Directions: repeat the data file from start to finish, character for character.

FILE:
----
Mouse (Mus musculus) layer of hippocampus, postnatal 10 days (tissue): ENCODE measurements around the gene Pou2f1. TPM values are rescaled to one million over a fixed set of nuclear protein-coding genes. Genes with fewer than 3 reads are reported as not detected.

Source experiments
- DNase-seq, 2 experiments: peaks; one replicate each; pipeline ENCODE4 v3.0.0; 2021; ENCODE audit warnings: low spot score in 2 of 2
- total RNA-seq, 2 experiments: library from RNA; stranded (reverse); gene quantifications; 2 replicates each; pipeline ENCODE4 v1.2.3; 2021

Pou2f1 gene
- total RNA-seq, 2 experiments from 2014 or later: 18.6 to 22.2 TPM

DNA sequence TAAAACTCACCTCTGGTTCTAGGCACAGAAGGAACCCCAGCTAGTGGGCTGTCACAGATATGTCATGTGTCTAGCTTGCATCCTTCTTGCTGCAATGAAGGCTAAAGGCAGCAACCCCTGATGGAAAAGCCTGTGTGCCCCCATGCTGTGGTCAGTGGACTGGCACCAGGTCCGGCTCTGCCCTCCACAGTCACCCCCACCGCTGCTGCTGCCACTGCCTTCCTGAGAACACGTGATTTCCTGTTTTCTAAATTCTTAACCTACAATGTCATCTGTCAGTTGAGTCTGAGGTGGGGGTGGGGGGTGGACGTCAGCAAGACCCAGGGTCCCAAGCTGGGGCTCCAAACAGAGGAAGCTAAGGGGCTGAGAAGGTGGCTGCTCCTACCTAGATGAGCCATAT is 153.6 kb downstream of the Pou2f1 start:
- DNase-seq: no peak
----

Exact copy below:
Mouse (Mus musculus) layer of hippocampus, postnatal 10 days (tissue): ENCODE measurements around the gene Pou2f1. TPM values are rescaled to one million over a fixed set of nuclear protein-coding genes. Genes with fewer than 3 reads are reported as not detected.

Source experiments
- DNase-seq, 2 experiments: peaks; one replicate each; pipeline ENCODE4 v3.0.0; 2021; ENCODE audit warnings: low spot score in 2 of 2
- total RNA-seq, 2 experiments: library from RNA; stranded (reverse); gene quantifications; 2 replicates each; pipeline ENCODE4 v1.2.3; 2021

Pou2f1 gene
- total RNA-seq, 2 experiments from 2014 or later: 18.6 to 22.2 TPM

DNA sequence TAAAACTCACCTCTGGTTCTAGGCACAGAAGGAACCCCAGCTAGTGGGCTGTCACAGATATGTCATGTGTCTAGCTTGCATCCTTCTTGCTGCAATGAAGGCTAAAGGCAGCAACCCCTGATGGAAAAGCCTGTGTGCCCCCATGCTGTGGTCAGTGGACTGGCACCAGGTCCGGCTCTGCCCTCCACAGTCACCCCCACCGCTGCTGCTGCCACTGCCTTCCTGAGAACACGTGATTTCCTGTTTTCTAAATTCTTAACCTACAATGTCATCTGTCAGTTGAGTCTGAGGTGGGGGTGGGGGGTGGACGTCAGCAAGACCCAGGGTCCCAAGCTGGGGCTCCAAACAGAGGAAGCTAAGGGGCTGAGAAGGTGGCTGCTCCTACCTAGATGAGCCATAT is 153.6 kb downstream of the Pou2f1 start:
- DNase-seq: no peak